Web Design Costs: Everything You Need To Know – Forbes

December 23, 2021
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Published: Dec 22, 2021, 12:00pm
When you’re building an online presence, web design costs can add up quickly. While you can limp along with just a free social media account, you should also have a website to establish your brand.
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Starting price
$2.90 per month
Drag-and-drop editor
Yes
E-commerce (low-priced plan)
No
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On Zyro’s Secure Website
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Starting price
$1.95 per month
Drag-and-drop editor
Yes
E-commerce (low-priced plan)
Yes
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On Web.com’s Secure Website
Depending on the scope of your company (larger e-commerce sites will be more expensive) and what automation requirements are needed (think online tax calculators), costs will vary considerably. It’s also worth mentioning that you can either build it yourself or hire a team of professionals to help you hit the Search Engine Results Pages (SERPs) out of the park.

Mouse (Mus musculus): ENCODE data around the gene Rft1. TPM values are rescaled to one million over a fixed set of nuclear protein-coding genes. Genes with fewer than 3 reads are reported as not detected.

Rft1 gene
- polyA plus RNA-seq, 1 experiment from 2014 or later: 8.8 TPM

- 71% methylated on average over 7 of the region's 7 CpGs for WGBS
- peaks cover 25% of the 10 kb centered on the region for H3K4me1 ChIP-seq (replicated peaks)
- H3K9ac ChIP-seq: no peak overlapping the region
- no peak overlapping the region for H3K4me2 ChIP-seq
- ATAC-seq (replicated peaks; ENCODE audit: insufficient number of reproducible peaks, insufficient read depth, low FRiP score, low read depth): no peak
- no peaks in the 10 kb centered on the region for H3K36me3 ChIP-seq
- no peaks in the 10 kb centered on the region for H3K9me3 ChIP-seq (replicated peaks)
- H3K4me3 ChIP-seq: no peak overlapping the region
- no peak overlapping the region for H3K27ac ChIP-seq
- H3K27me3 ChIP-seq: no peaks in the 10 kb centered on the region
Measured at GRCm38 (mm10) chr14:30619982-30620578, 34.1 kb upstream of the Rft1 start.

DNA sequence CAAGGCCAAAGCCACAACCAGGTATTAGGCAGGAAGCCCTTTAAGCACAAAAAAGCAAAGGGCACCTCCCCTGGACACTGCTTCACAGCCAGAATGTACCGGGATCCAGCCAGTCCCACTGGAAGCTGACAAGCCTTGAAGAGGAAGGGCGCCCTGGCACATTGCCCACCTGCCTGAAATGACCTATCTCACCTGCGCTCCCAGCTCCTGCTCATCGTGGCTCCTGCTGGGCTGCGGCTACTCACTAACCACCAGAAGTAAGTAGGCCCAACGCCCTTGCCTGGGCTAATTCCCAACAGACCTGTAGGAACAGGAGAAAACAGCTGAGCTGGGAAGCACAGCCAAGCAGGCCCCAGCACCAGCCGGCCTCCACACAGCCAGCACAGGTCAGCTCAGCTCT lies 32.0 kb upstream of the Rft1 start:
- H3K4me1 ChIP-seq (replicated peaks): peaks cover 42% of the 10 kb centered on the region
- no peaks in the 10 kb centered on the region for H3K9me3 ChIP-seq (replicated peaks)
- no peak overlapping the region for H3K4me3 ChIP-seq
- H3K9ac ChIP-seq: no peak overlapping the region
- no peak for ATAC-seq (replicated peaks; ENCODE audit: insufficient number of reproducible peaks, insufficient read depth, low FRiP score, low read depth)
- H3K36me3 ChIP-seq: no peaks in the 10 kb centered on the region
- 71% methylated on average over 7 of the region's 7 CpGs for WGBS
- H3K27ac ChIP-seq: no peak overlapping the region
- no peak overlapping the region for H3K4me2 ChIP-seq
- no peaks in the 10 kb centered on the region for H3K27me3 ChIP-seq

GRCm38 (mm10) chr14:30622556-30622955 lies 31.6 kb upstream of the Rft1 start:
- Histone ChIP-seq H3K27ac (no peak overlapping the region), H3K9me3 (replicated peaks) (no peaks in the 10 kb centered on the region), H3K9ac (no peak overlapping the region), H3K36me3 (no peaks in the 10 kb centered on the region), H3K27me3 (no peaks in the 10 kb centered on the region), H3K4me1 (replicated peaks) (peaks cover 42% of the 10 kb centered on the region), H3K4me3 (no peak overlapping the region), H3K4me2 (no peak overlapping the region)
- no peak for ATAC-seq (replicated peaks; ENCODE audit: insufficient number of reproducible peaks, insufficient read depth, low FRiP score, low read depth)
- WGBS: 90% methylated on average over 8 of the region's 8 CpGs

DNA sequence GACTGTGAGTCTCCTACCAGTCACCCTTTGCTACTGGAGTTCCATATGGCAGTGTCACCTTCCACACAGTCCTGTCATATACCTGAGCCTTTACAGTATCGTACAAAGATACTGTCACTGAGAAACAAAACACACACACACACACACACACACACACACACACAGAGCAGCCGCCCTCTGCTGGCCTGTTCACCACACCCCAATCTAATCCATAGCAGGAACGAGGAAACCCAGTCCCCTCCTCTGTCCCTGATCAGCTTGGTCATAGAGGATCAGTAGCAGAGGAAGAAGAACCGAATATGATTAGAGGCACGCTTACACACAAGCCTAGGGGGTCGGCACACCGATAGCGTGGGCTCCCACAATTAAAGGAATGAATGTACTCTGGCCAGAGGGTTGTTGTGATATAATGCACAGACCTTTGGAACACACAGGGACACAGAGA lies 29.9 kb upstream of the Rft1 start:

But we’re getting ahead of ourselves—let’s first investigate what you’ll need to start.
There are a number of basic requirements that need to be met when setting up a website. These include registering a domain name, finding a website hosting company, locating a professional designer to build the website, or doing it yourself with a website building platform. You may also need to obtain an SSL certificate if it’s not included with one of these services, in addition to other add-ons you might require, such as an e-commerce portal.
When building a website, you can DIY with websites providing free templates. That being said, there is a learning curve that can be steep. In the modern world, investing time in a skill that you won’t be able to utilize at a later stage can be a costly exercise.
Securing the right domain name is vital, especially if you’re looking for a .com URL or prized Top-Level Domain (TLD). Registering usually entails an annual subscription from a domain registrar, ranging from anywhere between $12 to $60 a year.
If you’re utilizing a website builder service, they sometimes include this as a free bonus for the first year. With services such as WordPress, it’s an extra fee.